What makes printing firms in Kundli tick?

Rahul Kumar spends time at Replika Press, Sanat Printers, Rajkamal Electric Press, Galaxy Print Process and Paras Offset and get’s an insider’s view about their upgradations and expansion plans.

13 Sep 2013 | By Rahul Kumar

Mere five kilometres from the national capital and within 30 minutes from north and west Delhi is the Export Promotion Industrial Park (EPIP) in Kundli. This hub in Haryana has become a lucrative option for printers. The Export Promotion Industrial Park (EPIP) generated around Rs 4,500-crore worth of annual business in 2012. A sizeable portion of this is accrued from exports. Around 150 companies are located in the area, which boasts of 10 printing factories. 
When we visited Replika Press, Sanat Printers, Rajkamal Electric Press, Galaxy Print Process and Paras Offset, we tried to understand the trends, as well as upgradation and technological advancements. This seems the norm in Kundli. 
CTCP gains ground
One of the top trends that we could spot was the rising acceptance of CTCP technology. At present, it is a dominant force in the market, with leading names of the region like Replika, Sanat and Rajkamal opting for a Basysprint UV-Setter 860X. 
Today, Kundli is equipped with three CTPs and CTCPs. The  conventional set-up of exposing consumes around 2,500 sq/m plates per day. While, Replika and Paras have opted for an online CTCP from Screen and Kodak, respectively; others have selected an offline solution.
Bhuvnesh Seth, managing director, Replika Press, says, “We are already equipped with an in-house CTP from Screen and also a conventional process of plate exposing. Because of increasing number of titles and price competition, we realised that CTCP is a good option for a book manufacturer since the plates are economical in comparison to other solutions.”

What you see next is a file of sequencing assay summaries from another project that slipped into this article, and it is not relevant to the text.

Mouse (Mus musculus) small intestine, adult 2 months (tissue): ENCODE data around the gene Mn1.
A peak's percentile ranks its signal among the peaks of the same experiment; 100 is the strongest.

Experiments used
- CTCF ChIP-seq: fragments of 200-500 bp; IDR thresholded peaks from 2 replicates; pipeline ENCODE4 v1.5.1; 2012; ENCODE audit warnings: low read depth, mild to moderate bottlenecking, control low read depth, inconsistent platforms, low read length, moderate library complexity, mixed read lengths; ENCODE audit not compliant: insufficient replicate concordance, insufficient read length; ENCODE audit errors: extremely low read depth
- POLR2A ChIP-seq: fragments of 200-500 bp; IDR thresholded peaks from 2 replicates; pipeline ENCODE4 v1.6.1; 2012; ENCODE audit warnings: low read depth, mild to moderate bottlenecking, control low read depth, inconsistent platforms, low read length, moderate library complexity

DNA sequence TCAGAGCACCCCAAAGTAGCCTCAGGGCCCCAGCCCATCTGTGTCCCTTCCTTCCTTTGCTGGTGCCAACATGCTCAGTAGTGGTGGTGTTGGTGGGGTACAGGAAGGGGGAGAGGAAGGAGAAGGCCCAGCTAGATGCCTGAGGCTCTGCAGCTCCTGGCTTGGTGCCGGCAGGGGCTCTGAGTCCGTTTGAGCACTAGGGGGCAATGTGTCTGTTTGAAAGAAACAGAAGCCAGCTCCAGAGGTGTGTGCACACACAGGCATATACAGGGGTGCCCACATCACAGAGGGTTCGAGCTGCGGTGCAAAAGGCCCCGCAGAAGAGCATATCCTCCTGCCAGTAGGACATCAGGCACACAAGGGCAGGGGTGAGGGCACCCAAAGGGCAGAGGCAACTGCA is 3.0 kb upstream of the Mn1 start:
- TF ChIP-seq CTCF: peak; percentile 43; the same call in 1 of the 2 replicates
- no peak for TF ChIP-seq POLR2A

Nikhil Seth, chief executive, Sanat Printers, echoes the view and adds, “Being a book manufacturer, we found CTCP more economical since we also have a Viostar CTP in-house.” Saurabh Seth, one of the owners of Rajkamal Electric Press, is confident of CTCP technology and feels that it is capable of exposing the plates required to feed its mono print production facilities in the region.
Digital makes inroads
Digital printing facility is another feather in the cap for the region. Replika Press and Sanat Printers have established separate digital printing facilities to meet the demand of short-run books. Although, a digital production presses have managed to penetrate the market only two months ago, Canon seems to have taken the lead. Replika utilises its Canon Imagepress C7010 for colour and Oce Varioprint 6160 for monocrome book printing.
Sanandan Seth, director, Replika Press, says, “We have good orders for short-run books, and have been planning to establish a digital print production facility since the last two Drupas. The last edition of Drupa encouraged us to establish a digital print production facility. The digital printing facility does not only mean installing few digital presses; it requires a separate and dedicated set-up for post-press equipment also. Having a fully dedicated post-press set-up for digital print production is not viable since it is an exorbitant investment. Click charges, which are charged by digital print equipment manufacturers, is a pain-point.”
Nikhil Seth, chief executive, Sanat Printers, who has invested in a Canon Imagepress C6010 for its colour production and Oce Varioprint 6160 for mono production echoes this view, when he says, “The digital print production set-up has opened up new vertical of business for us that we had been ignoring because of lower volumes. Now we can take an order for 200 or lesser books.”

Nikhil Seth with his Oce 6160
Greenfield and brownfield expansions
More than affordability, the opportunity for expansions by adding new facilities or land in the Kundli area seems to be the major attraction for leading printing companies who are setting up their base here. Galaxy Print Process, Rajkamal Electric Press and Replika Press have acquired 40,000 sq/ft, 1,800 sq/m and five acres of land, respectively in the region. Paras Offset has shifted its entire production facility from Naraina Industrial Area to Kundli’s 80,000 sq/ft plant.